Yesterday, it rained. Not a hard rain, but a steady one. The clouds rolled in, set up shop, and kept at it all day, though they did take some coffee breaks and a pretty long lunch. It rained until dinner – a soft patter punctuated by the songs of the more courageous birds – and then began again during the night. I woke up this morning to a misty sky and wet pavement.
The mood in the bar yesterday was one of subdued relief. People were quieter than usual, listening to the rain outside. As I sipped my morning cappuccino, one of my friends said: “watch, the whole landscape will change.”
Like most of the Mediterranean, Sardinia has been going through a severe drought. I ask how long it’s been since there was rain. Six months? Longer, they tell me. The news is full of statistics on the drop in agricultural production. Unripe pomegranates hang broken on the trees, their skins split by the arid winds. The blackberries on the plateau are shrunken and juiceless, so dry they break if I squeeze them. All this year’s fruit is smaller, and less. The figs are tiny. The vines bear fewer grapes, fewer tomatoes, fewer melons. The almonds are shriveled in their shells.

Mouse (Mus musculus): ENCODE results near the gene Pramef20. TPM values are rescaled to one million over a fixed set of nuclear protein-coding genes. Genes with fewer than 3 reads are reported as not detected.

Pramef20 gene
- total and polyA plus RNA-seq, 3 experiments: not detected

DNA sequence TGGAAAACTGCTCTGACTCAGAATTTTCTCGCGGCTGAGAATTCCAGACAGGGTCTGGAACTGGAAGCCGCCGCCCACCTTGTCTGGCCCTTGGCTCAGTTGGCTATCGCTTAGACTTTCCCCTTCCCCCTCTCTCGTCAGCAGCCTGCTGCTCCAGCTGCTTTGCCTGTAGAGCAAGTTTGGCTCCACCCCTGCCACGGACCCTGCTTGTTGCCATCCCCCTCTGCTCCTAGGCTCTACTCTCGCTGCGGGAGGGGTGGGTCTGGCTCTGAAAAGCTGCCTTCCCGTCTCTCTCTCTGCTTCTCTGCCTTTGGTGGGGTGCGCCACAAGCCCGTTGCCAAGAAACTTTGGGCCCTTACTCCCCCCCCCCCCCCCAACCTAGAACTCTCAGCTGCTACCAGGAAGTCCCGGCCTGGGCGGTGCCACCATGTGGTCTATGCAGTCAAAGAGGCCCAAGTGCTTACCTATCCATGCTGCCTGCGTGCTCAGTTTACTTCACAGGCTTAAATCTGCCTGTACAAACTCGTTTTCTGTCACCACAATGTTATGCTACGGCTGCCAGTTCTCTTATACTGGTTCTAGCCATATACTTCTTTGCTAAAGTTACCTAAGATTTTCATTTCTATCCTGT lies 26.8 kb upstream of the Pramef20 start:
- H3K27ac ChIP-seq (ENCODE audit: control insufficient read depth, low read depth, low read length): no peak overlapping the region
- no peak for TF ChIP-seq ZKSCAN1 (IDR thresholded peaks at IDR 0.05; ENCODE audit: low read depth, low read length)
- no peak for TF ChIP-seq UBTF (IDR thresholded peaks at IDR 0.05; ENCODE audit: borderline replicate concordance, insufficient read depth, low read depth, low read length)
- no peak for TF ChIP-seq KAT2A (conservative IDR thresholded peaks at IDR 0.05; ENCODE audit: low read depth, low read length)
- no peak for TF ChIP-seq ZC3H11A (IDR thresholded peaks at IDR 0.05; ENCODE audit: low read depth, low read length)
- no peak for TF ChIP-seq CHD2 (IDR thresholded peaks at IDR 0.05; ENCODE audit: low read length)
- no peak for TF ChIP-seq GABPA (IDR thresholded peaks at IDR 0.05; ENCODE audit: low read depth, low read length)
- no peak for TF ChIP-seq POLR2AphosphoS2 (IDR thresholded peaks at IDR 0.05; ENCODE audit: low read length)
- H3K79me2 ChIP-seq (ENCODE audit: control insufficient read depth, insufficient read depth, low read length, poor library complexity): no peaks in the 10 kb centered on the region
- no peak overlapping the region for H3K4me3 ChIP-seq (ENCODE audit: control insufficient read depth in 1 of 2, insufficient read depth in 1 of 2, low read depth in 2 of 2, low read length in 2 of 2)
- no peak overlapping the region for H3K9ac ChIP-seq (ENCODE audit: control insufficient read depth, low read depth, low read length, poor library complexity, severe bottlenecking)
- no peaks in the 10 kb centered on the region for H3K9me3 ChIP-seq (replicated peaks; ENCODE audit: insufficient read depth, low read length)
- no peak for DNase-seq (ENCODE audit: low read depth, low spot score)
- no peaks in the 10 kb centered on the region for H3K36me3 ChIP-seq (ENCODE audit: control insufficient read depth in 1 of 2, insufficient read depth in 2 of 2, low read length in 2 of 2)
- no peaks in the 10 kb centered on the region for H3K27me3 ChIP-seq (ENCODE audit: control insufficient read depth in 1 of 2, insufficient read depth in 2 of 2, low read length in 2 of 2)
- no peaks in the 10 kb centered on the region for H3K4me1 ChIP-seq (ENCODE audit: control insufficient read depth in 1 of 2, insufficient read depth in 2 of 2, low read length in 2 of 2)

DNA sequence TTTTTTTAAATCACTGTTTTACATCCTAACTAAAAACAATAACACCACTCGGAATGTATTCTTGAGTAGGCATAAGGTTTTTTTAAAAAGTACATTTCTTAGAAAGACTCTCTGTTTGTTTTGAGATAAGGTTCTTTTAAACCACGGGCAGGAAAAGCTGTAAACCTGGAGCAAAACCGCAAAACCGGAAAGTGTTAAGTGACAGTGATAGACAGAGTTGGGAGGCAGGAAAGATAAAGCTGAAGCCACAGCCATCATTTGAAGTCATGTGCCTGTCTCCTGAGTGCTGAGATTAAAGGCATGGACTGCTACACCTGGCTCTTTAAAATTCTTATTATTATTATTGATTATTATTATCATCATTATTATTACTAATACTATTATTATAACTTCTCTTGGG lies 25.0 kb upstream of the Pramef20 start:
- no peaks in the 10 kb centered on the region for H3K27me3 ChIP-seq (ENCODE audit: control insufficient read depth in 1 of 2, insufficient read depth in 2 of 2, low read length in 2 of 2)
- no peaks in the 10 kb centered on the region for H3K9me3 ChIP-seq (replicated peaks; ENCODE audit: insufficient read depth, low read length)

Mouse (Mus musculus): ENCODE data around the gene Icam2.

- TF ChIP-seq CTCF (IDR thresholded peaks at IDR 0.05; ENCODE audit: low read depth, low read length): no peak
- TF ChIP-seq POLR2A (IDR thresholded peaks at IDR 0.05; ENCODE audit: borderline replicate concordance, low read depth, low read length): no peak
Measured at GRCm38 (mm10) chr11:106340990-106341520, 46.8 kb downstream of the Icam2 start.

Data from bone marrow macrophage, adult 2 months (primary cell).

But yesterday, it rained. By mid-morning, a smell of warm clay filled the streets as water soaked into the hard-baked dust. By afternoon, the smell was of living soil with all its tiny life waking up and cautiously carrying on. And by evening, as I walked home from the little town library, the breeze carried a scent of keen freshness, like cutting into a watermelon that’s still a little green.
This rain came too late for the summer fruit. Most of what produce there is has already been gathered. But I’m looking forward to my next long walk in the fields or up on the plateau. I’m looking forward to watching the landscape change – if we’re lucky – just in time to plant the winter grains.